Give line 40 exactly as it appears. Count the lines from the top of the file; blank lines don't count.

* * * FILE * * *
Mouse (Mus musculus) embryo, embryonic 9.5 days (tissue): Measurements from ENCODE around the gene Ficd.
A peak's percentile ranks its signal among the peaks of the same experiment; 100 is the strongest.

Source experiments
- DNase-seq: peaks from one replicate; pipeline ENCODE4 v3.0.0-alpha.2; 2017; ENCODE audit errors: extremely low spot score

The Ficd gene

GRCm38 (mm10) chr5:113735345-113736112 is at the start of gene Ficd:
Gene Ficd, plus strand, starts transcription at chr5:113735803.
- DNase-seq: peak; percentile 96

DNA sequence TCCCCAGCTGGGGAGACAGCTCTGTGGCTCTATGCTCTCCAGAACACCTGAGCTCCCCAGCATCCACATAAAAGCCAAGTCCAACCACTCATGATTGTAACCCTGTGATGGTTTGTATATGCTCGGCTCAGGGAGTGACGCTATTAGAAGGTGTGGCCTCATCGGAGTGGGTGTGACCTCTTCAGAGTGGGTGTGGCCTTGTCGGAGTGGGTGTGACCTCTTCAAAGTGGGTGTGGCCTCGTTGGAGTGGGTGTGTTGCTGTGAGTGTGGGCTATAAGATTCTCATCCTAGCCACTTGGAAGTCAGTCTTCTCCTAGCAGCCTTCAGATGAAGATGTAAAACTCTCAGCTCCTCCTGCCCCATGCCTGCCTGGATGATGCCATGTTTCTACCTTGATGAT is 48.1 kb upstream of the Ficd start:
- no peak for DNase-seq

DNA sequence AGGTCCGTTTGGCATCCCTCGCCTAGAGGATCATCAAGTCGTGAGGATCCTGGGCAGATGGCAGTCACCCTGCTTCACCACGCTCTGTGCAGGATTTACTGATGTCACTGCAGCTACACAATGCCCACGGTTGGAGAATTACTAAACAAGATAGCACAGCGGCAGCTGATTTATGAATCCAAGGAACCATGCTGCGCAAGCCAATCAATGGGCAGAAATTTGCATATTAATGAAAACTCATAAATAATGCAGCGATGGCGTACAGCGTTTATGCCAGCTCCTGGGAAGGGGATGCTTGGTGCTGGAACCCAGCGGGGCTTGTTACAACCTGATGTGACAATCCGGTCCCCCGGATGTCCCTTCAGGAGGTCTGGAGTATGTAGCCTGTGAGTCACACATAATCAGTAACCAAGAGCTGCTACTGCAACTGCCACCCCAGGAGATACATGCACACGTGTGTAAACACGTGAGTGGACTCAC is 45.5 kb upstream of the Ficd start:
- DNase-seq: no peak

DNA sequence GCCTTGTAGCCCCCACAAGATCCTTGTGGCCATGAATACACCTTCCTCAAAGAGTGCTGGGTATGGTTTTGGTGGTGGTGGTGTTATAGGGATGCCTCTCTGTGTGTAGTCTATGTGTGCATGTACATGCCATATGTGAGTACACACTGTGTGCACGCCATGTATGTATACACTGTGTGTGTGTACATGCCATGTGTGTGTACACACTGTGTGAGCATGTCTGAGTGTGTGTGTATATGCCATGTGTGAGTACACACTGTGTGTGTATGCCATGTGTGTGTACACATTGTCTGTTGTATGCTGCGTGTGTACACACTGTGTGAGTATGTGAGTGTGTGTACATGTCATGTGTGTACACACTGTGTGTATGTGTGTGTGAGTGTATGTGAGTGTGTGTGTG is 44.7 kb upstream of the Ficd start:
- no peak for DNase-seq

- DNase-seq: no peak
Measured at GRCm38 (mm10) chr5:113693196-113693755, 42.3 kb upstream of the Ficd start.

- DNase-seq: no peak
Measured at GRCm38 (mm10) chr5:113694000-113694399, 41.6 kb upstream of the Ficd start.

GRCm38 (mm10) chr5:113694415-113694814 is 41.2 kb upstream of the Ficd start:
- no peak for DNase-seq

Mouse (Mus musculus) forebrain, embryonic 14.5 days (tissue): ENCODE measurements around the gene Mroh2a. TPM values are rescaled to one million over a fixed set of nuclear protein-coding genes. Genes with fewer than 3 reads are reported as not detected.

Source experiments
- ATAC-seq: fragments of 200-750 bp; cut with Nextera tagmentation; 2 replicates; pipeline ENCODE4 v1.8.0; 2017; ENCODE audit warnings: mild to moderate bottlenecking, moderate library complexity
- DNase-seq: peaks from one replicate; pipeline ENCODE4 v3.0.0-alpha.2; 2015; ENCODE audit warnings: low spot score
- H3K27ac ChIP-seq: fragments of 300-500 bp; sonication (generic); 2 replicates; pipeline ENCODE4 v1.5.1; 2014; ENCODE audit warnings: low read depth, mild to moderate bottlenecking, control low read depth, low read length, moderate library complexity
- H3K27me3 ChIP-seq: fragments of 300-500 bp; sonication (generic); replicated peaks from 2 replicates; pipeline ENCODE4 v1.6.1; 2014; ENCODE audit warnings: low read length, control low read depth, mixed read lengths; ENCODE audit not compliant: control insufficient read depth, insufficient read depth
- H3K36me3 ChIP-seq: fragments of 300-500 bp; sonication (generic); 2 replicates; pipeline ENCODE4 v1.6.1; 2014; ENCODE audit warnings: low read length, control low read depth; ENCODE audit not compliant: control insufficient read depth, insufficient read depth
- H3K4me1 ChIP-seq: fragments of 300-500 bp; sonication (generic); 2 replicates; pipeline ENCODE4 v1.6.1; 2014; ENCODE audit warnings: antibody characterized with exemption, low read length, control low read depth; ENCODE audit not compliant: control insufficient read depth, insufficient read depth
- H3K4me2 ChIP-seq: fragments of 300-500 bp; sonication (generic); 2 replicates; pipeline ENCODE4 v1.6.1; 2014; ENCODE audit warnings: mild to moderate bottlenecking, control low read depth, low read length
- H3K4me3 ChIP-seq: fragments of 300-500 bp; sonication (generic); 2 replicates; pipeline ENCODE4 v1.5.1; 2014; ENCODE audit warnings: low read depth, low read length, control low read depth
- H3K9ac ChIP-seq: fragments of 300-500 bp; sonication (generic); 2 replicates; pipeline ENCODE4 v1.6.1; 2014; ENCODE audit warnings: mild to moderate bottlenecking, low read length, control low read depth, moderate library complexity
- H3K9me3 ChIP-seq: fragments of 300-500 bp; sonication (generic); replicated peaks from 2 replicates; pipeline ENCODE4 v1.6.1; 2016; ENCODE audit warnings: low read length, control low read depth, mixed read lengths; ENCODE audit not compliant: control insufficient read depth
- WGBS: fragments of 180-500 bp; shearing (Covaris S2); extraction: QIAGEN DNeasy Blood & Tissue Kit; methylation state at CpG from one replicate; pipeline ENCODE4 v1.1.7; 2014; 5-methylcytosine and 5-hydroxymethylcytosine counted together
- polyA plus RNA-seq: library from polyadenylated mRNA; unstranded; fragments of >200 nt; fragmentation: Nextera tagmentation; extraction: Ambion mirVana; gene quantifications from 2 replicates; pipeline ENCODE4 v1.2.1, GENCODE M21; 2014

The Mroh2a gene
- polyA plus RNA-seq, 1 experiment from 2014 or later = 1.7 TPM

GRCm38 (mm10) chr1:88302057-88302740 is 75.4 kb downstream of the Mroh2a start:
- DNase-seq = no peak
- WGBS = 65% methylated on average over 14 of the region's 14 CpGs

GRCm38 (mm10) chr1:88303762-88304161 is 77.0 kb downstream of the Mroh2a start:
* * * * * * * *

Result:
GRCm38 (mm10) chr1:88303762-88304161 is 77.0 kb downstream of the Mroh2a start: